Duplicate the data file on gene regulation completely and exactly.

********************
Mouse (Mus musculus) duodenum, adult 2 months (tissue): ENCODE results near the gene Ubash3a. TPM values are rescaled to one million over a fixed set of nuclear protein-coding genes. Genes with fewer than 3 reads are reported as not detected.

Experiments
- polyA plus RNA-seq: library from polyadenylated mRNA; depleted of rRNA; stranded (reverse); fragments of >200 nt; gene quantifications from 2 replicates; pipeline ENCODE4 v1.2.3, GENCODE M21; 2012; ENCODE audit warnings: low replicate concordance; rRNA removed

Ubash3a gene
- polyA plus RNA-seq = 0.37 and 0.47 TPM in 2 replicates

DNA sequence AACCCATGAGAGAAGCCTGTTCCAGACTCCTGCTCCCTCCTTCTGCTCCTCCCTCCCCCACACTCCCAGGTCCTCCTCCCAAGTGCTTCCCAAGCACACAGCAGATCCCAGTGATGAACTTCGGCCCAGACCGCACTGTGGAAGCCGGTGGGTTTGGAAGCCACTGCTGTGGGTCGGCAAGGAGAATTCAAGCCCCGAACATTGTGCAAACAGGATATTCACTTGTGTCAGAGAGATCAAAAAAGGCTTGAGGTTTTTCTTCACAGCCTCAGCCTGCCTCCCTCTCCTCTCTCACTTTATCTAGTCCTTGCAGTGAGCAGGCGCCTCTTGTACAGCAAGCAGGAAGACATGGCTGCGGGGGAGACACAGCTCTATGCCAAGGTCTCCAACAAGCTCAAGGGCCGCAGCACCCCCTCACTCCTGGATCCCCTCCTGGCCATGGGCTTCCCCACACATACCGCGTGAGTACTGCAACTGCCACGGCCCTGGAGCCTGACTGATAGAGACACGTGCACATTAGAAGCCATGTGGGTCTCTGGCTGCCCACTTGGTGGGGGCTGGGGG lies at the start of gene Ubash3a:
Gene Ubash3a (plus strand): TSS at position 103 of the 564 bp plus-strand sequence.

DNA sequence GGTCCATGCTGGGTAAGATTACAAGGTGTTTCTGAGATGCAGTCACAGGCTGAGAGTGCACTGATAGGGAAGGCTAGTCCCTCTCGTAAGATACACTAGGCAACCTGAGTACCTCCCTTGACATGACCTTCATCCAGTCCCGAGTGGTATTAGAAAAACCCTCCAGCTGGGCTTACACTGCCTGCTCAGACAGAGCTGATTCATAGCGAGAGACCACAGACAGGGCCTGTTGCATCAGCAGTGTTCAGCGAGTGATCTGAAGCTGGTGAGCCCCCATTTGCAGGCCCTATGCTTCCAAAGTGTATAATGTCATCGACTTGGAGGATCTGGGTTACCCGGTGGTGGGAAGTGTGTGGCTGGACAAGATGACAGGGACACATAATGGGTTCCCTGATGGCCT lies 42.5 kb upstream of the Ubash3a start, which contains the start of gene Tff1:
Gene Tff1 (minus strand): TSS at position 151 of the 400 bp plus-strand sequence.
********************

Mouse (Mus musculus) duodenum, adult 2 months (tissue): ENCODE results near the gene Ubash3a. TPM values are rescaled to one million over a fixed set of nuclear protein-coding genes. Genes with fewer than 3 reads are reported as not detected.

Experiments
- polyA plus RNA-seq: library from polyadenylated mRNA; depleted of rRNA; stranded (reverse); fragments of >200 nt; gene quantifications from 2 replicates; pipeline ENCODE4 v1.2.3, GENCODE M21; 2012; ENCODE audit warnings: low replicate concordance; rRNA removed

Ubash3a gene
- polyA plus RNA-seq = 0.37 and 0.47 TPM in 2 replicates

DNA sequence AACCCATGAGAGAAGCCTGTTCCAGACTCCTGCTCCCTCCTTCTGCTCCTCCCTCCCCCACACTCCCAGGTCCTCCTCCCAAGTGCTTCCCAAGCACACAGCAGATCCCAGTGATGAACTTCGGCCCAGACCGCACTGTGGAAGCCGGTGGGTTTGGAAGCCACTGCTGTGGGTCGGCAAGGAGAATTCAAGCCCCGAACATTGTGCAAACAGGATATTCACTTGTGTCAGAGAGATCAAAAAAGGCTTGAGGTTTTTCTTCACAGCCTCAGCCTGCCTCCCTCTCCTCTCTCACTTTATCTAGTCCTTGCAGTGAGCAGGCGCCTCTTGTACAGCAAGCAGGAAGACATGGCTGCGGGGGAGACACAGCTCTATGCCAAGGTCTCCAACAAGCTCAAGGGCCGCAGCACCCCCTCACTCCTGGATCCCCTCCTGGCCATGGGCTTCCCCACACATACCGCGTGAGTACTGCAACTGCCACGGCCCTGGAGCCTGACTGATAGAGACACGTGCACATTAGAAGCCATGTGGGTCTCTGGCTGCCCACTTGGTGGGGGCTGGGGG lies at the start of gene Ubash3a:
Gene Ubash3a (plus strand): TSS at position 103 of the 564 bp plus-strand sequence.

DNA sequence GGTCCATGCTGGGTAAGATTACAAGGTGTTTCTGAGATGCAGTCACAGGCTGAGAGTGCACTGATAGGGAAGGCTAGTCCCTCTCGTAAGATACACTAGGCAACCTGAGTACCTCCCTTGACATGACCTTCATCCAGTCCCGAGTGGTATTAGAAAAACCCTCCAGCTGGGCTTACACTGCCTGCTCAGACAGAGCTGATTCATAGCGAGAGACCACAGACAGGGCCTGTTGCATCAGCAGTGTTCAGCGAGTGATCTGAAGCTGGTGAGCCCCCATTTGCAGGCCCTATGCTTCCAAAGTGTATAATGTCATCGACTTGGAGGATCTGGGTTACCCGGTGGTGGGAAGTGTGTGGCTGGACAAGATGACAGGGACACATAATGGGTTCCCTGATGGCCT lies 42.5 kb upstream of the Ubash3a start, which contains the start of gene Tff1:
Gene Tff1 (minus strand): TSS at position 151 of the 400 bp plus-strand sequence.